I love, love, love the Fourth of July. We are lucky enough to live in a small condo complex where everyone gets along (really, it’s possible! For now, this is our village). On the Fourth, we generally all show up by the pool in the late afternoon, and it’s an easy, relaxing cookout/swim/catch up on what everyone’s been doing. This year was no exception. Well, there was one small exception: Our granddaughter, Emma, who still can’t swim, as she approaches her fifth birthday. In Florida in particular, this is particularly problematic, given the prevalence of pools, lakes, the ocean – bodies of water everywhere you turn. According to the Florida Department of Health, Florida has more drowning deaths among children ages 1-4 years than anywhere else in the country. (Check your own state website or visit WaterSmartFL to learn basic safety tips.)
When my daughters were young, my wealthy, childless (is that redundant?) aunt “treated” my daughters to private swim lessons by the wonderful/horrific (depending on who you ask) “Ms. Jane*” (*not her real name). “Auntie Mame” was the glamorous aunt, the only one of my mother’s seven siblings who never had children and, in a prime example of cause and effect, had the fat bank account to show for it.
Ms Jane took no prisoners – ok, every student was her prisoner – but she had a remarkable success rate. Years later, we mostly taught our son ourselves, with a boost from the local YMCA, and follow up help from my father-in-law and our daughters, who by then were excellent swimmers.
Now, however, the ranks of our extended family have thinned, and Ms. Jane may no longer be in business (never mind that my daughter would never, ever, ever allow her daughter to be subjected to the rigor/torment of Ms. Jane’s swim program). In any event, here we were, on the Fourth of July, and everyone’s in the pool, including Emma, stubbornly clinging to the side with a grip so tight you’d think she’d been permanently glued to the pool edge. Luckily, our neighbors have a little girl close to Emma’s age, who’s already swimming like a fish. This, of course, piqued Emma’s interest in doing so too.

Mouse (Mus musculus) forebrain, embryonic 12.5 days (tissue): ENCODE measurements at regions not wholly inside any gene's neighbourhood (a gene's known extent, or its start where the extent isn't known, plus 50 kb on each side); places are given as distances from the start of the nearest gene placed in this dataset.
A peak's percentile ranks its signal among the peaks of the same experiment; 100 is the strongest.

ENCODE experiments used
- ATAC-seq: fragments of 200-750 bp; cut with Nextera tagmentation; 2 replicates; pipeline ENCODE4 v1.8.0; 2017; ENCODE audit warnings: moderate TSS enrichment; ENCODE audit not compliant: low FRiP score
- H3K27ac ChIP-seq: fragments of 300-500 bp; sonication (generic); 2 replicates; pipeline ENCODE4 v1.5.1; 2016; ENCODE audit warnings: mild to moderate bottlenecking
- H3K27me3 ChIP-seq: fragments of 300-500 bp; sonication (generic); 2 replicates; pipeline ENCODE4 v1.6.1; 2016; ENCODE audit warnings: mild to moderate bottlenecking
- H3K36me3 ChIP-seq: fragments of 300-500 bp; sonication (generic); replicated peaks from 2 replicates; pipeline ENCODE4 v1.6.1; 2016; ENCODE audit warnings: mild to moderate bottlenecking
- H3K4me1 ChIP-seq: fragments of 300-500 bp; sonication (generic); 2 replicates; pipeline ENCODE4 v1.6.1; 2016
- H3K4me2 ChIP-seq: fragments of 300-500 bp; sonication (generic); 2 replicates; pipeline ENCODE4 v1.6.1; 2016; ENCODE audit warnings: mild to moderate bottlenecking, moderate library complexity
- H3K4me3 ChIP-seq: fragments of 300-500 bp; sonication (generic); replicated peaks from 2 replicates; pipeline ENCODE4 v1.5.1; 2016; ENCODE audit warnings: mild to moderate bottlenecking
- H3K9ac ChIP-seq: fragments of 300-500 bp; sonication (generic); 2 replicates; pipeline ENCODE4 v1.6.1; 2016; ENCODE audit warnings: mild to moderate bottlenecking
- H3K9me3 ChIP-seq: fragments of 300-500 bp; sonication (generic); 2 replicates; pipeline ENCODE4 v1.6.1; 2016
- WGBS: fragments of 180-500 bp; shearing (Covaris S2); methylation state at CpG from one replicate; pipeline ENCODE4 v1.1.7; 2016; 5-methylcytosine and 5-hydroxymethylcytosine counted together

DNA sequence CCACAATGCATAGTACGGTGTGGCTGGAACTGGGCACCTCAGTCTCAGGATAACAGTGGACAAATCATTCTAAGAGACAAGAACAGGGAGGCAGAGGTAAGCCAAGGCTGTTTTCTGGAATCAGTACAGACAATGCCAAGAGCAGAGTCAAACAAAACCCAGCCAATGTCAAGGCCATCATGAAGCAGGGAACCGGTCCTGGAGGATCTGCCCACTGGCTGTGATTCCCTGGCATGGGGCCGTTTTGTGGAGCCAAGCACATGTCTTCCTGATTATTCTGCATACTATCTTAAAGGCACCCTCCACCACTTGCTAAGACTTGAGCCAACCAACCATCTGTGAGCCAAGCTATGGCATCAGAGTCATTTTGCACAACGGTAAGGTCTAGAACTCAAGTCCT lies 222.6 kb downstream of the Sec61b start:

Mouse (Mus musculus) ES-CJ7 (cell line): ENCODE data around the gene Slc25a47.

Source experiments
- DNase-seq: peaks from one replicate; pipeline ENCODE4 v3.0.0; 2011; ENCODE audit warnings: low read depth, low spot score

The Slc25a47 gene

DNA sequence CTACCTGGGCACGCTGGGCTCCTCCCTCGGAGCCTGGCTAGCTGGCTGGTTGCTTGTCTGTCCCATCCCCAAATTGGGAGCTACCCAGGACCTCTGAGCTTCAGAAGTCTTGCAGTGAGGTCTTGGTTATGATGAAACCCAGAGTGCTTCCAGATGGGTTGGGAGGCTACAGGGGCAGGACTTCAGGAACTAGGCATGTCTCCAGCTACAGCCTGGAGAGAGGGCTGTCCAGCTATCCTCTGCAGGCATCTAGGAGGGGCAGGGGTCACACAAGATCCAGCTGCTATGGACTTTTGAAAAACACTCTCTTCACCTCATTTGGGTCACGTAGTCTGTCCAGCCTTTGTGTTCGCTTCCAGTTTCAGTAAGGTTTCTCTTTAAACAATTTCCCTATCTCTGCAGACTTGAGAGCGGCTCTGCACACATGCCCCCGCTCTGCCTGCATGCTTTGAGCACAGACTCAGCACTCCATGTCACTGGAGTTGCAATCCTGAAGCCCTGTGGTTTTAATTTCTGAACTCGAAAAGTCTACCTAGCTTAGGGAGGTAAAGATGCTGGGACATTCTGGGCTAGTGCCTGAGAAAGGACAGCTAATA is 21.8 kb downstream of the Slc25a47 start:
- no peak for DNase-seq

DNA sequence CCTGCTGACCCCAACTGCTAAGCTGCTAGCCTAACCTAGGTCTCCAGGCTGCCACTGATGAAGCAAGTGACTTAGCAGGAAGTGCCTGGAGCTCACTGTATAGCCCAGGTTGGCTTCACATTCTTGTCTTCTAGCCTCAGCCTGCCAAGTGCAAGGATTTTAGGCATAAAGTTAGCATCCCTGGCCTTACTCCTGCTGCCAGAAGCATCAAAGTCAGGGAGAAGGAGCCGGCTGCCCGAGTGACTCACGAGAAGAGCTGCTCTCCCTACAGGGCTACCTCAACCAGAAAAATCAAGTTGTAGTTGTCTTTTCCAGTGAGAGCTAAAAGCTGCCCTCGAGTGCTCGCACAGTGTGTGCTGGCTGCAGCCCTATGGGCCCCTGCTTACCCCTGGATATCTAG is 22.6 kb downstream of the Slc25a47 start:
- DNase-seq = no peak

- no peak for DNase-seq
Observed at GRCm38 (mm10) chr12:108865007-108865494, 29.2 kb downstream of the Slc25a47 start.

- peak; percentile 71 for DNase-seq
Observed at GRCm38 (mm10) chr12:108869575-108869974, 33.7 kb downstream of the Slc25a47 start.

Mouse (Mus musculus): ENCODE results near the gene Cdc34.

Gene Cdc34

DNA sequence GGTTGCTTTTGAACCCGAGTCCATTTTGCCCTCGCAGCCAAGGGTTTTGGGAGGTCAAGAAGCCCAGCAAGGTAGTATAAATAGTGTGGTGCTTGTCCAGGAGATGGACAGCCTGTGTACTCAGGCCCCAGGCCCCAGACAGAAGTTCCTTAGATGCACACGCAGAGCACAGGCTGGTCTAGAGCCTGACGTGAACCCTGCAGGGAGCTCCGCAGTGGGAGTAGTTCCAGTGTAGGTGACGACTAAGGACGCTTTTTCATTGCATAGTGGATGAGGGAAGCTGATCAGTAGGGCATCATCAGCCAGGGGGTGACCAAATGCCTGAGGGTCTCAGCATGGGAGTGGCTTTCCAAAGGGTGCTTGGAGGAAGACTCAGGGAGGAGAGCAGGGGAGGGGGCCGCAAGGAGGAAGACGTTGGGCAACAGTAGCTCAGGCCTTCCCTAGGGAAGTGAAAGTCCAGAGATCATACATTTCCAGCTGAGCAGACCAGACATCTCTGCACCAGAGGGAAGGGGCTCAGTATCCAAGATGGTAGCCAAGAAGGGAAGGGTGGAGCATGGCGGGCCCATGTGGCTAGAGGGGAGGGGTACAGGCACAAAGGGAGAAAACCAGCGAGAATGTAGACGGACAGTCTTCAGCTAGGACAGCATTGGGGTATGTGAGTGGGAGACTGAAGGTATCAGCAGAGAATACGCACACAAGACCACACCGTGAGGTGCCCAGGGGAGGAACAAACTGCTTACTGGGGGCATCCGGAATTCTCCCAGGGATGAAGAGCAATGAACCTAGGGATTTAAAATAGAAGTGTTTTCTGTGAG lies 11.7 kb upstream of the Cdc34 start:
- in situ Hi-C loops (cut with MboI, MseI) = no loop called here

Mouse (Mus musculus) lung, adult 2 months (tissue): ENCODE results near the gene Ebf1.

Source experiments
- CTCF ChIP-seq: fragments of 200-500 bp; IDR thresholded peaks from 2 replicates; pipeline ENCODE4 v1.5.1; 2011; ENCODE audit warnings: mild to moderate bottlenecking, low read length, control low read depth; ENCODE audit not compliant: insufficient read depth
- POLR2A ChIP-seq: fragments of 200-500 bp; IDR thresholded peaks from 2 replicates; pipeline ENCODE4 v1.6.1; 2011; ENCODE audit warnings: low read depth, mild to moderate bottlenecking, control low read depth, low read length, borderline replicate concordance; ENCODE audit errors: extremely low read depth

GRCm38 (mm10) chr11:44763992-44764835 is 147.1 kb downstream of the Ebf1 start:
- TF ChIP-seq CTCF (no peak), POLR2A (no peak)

As we cooked out, swam, laughed, talked, and swam some more, I observed several of the adults cajoling/encouraging/coaching Emma. And I realized, not for the first time, the importance of the village in raising our children.
Actually, what I realized was that once again, I was born into the wrong family/generation/part of the country. Several months ago, my oldest daughter recommended that I watch Parenthood, an NBC series that ran from 2010 to 2015. There are many reasons to watch Parenthood:
- It’s a great show
- It’s an excellent reminder that your family sucks
- If you’re an only child (like me), it allows you to wallow in the self-pity of not only not having siblings, but not having amazing siblings
- Have I mentioned that it’s a great show?
- You can get great parenting advice, which is why I recommend watching it before your children become adults. If it’s too late for you, then I recommend a time machine. Please let me know when you find one that works.
- Depending on the episode, you* will always be entertained and enthralled, but you will also either be:
- comforted by the fact that the writers have clearly experienced the same bad parenting moments/horrid children that you have
- incredibly depressed that you were born into the wrong family, bought the wrong house, lived in the wrong place, didn’t have enough children, and didn’t raise the ones you did have correctly
*If you’re me. If you’re my husband, the theme music is a trigger sound that causes him to run and hide. Nevertheless, I highly recommend watching.
The Village Comes Through
Anyway, to me, the central theme of Parenthood is the incredible strength of having a (functional) extended family. To be clear, they face the same challenges that all of us face. It’s how they handle those challenges that makes this great television. And on this Fourth of July, I felt like that’s exactly what we had, that functional extended family, because – wait for it! – Emma became a swimmer. Finally, the combination of the “peer pressure” of our neighbor’s daughter swimming and the encouragement of all of the adults proved to be too much for Emma’s stubborn refusal to just “let go.” In a thrilling moment, there she went. The photo’s a little blurry because, granddaughter! Constant motion.
So, despite not living in the imaginary world of Parenthood, we have our village. And if you haven’t found yours, just keep looking – it’s out there, no time machine required.⧉